See earlier by Wayne Allensworth: "Built By Anglos, For Anglos"? A Texan Looks The Economist's Special Report On His State
Recently the Washington Post cooed of McAllen, Texas, ‘An all-American city that speaks Spanish’: Immigration isn’t a problem for this Texas town — it’s a way of life [By Kevin Sullivan, July 4, 2018] Steve Sailer responded savagely that while globalists cast the mass influx of Latinos as an “exciting social experiment with who knows what spicy, perhaps magical, outcomes in store for us,” the truth is that we already know what such an influx means for America.
In McAllen, located right on the Mexican border in the Rio Grande Valley, 84% of the population is “Hispanic,” and about 76% speak Spanish. It has lots of obese people [Wallet Hub study finds city of McAllen as one of the most obese cities in America, ValleyCentral.com, March 15, 2018] is the least educated city in America and is the worst city for residents feeling unsafe. [10 Cities Where Americans Are Pretty Much Terrified to Live, Time.com, April 20, 2014]
Add to that high poverty rates, low workforce participation, and high unemployment What’s more, the Rio Grande Valley is known for its spicy political corruption. [Professor Researches Valley Corruption Culture, by Angelo Vargas, KRGV, February 8, 2018]
Latin American-style police corruption is common as well. NPR, for instance, has reported on crooked cops in the Valley’s “celebrated anti-narcotics squad,” the Panama Unit [With Corruption Rampant, Good Cops Go Bad In Texas' Rio Grande Valley, by John Burnett and Marisa Peñaloza, July 6, 2015]. The good-cops-gone-bad story started when Panama Unit officers “went rogue” by stealing cash found on drug traffickers, then graduated to trafficking themselves. According to the NPR report
People say Panama’s crimes went on so long—two years—because the unit was protected. One officer’s father was a city police chief. And [Panama Unit Commander] Jonathan Trevino’s father is Lupe Trevino, then the powerful, popular sheriff of Hidalgo County.
It was Sheriff Trevino who created the Panama unit and put his son in charge. But the elder Trevino, as reported by NPR, was sentenced to five years in prison for taking illegal campaign contributions from “The Rooster,” a drug trafficker connected to Mexico’s Gulf Cartel.
Following WaPo’s gushing article on the “All American city,” the McAllen-Mission-Edinburg, Texas tri-city area was back in the news with a couple of vibrant crime stories.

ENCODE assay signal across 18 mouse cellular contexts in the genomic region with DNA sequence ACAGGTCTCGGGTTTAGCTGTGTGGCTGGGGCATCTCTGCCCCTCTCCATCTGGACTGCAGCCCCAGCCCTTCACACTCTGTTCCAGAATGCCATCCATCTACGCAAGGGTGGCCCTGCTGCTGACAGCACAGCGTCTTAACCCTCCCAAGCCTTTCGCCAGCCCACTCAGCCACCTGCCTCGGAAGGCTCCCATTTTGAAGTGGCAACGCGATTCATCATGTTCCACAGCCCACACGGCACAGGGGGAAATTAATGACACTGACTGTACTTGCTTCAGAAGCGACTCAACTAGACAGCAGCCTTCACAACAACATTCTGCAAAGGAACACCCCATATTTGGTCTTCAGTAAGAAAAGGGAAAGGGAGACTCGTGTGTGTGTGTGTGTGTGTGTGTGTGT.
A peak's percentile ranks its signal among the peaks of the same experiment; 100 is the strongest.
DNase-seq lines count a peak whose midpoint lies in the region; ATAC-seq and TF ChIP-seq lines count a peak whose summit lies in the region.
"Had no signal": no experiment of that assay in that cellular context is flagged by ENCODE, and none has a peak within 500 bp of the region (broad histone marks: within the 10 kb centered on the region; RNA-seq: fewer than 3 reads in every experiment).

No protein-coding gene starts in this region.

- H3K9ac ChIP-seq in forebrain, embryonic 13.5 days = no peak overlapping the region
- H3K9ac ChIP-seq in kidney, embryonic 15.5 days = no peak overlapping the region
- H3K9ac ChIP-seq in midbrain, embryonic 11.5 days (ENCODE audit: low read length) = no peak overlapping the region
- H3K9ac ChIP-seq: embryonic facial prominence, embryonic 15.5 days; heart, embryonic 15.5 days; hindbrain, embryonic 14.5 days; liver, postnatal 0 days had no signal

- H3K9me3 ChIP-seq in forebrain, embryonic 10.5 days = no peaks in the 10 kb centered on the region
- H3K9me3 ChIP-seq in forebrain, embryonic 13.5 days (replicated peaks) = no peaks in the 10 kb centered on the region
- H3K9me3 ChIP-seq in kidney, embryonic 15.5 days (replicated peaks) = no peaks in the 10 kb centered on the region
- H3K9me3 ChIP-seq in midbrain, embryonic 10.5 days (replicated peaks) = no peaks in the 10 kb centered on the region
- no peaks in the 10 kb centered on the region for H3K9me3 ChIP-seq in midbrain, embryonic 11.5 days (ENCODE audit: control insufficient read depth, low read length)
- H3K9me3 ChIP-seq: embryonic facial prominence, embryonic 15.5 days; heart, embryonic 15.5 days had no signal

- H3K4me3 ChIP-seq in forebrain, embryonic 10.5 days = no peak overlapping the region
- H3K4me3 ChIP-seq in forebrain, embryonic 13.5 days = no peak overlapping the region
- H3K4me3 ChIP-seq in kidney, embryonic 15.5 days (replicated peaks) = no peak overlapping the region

Some of the suspects had been previously deported. The suspects had paid a coyote $4,500 each to be smuggled into Texas and had reportedly been in McAllen for weeks prior to the attempted hold up.
I’m sure all of them came to America seeking “a better life.” It’s doubtful, however, that they would have found it in Mexicanized McAllen (maybe “opportunity” is a better term)—or that we will keep our country if mass immigration continues.
Meanwhile, as our country is being inundated with vibrant, spicy folks seeking opportunity and a better life, their enablers are busy deconstructing American identity—their aim being to ideologically disarm and demoralize the “deplorables” they hate so passionately.
The Texas state capital, Austin, is a case in point. Austin is located deep in the heart of the Lone Star state’s Hill Country. But, beginning in the 1960s, the city was transformed into a Leftist’s blue heaven. It has declared itself a “freedom city,” directing police to avoid arresting petty thieves and others who have committed “non-violent crimes,” as such cases frequently involve blacks and Latinos. Austin City Councilman Gregorio Casar (tweet him) a backer of the “freedom city” resolution, opined that “people of color” were “over incarcerated” and “over punished.” There was an immigration angle to the “freedom city” antics as well: Casar added that “if people are arrested less,” they can also avoid “the deportation pipeline”. ['Freedom city'? Going beyond 'sanctuary,' Austin, Texas, vows to curtail arrests By Jaweed Kaleem, Los Angeles Times, June 19, 2018]
While the city of Austin appears to compete with San Francisco for the crown of craziest city in America, the University of Texas, where the great folklorist J. Frank Dobie once taught, is often, accurately, portrayed as Berkeley in the Hill Country.
The university has been removing Confederate statutes from the campus for several years now [UT-Austin removes Confederate statues in the middle of the night, by Matthew Watkins, Texas Tribune, August 20, 2017].
The city, not to be bested, has established something called the “Equity Office,” which has recently suggested renaming streets and parks, removing Confederate markers—and even renaming the city itself. When Texas was a Mexican province, you see, the father of Texas, Stephen F. Austin, opposed the Mexican government banning slavery there.
Any name change would require an election and even the commissars of the Equity Office ask in a report [PDF] on proposed changes, “what’s next and where do we stop?” [City report on Confederate monuments raises idea of renaming Austin By Philip Jankowski, Austin American-Statesman, July 27, 2018]
The logical end of both a policy of Open Borders and the memory-holing of our historical and cultural heritage is the complete erasure of America in any recognizable form, reducing “America” to a “geographical expression,” not a real country with a unique history, a shared culture and language, and a dominate, defining ethnos.
The logical endpoint is the destruction of the nation itself.
Wayne Allensworth (email him) a corresponding editor of Chronicles magazine, is the author of The Russian Question and a recently published novel, Field of Blood (Endeavour Media) which deals with the issues of Open Borders and globalization’s impact on the fictional town of Parmer, Texas.